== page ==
TCI of rocuronium allowed us to compare PD differences among infants, children, and adults. We were able to establish steady-state NMB at different TCI targets. Further, TCI may have the clinical advantage of providing a stable Cp and a stable effect with minimal intervention of the anesthesiologist. EC50 was significantly smaller in infants in comparison with children and adults, whereas EC50 was larger in children versus adults. Targets necessary for intubation or surgical relaxation were smaller for infants.
PK/PD characteristics for different age groups are mainly studied after bolus injection or short continuous infusion of NMBD. The effect data obtained from these studies, however, are the combined results of both PK and PD differences among infants, children, and adults. TCI was used in this study to establish steady-state PK/PD at different Cpth levels by waiting at least 3 times the t1/2 keo before a blood sample was taken for assessment of rocuronium Cp (three to five samples per patient). The rate constant keo defines the time delay between the blood concentration of the drug and the corresponding effect. This keo can be transformed into a half-life of equilibration (t1/2 keo = ln2/keo). This variable allows comparison of the expected interval between administration and maximum concentration of the drug in the effect compartment between different age groups.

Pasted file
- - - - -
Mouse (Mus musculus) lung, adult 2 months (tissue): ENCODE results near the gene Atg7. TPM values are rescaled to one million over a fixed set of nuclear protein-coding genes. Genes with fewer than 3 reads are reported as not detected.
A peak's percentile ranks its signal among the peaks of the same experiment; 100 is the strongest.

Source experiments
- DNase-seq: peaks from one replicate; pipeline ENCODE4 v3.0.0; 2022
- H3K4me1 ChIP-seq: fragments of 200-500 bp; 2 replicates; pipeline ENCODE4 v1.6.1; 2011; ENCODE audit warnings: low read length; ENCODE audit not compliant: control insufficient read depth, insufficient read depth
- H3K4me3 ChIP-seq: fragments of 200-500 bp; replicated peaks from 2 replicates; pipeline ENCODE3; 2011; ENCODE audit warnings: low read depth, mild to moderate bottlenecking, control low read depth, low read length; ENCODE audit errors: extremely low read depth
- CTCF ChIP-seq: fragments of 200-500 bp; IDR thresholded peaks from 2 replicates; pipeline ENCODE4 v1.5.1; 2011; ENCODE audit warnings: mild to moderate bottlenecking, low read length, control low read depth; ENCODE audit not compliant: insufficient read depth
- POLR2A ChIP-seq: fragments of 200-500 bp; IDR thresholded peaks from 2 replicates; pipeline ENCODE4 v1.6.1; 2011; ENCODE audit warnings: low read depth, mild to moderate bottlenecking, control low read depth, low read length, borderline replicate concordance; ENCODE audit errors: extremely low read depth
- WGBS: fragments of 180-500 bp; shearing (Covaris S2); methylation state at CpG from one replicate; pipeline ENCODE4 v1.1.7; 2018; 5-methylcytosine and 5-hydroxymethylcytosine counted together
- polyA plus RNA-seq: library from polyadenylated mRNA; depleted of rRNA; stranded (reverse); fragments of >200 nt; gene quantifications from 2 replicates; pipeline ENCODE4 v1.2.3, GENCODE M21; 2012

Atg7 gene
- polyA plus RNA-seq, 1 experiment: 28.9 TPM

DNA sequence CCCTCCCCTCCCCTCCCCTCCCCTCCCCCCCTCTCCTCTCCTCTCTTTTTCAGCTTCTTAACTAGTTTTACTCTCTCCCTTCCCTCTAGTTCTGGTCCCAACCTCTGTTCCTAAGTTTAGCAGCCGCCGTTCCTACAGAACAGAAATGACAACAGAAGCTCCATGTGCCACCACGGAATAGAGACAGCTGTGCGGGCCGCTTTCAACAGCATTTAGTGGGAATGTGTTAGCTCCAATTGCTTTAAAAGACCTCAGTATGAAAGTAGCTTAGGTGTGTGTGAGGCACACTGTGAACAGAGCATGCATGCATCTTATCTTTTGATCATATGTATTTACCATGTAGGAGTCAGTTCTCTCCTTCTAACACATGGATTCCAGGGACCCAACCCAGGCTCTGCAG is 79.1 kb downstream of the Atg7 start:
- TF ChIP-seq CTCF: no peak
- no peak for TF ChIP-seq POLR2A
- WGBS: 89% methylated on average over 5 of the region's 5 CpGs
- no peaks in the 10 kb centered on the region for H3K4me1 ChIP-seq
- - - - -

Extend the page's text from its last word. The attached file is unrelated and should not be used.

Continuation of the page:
The combination of these values representing EC and the measured corresponding NMB allowed us to study the EC versus effect relationship of rocuronium in the three age groups. TCI can have several advantages for the design of studies of muscle relaxants. With bolus studies, PK/PD results are affected by unknown varying times of plasma peak concentrations, minimal shifts in the time specification of PD data, and, especially, the magnitude of the administered bolus dose (15). Infusion rate studies create only one steady-state target from which mean infusion rates can be predicted. TCI allowed us, at different predetermined target concentrations, to explore PK/PD relationships while bypassing PK differences.
Wierda et al. (2,11) used multiple blood sampling and a three-compartment model-fitting procedure to determine the PK characteristics and the PK/PD relationships in infants, children, and adults. This methodology implied a larger number of blood samples (n = 17) per patient. Consequently, the number of patients was limited in infants. The PK sets they obtained reflect the age-dependent PK differences. The volume of distribution at steady state (Vdss) is smaller in children than in infants and adults. Particularly, the volume of the second compartment is smaller in children, whereas k10, as a variable of clearance from the central compartment, is larger in children. This resulted for children in a PK explanation for the fast recovery. The k12 time constant for equilibration between the central and rapidly equilibrating compartment is smallest in adults, resulting in a faster onset time in children and infants (3,16). Also, the faster keo constant in children explains the faster onset of NMBD in a previous study (17). The methods we used may largely compensate for these age-related PK differences. By doing this, we tried to study only the PD differences among adults, children, and infants.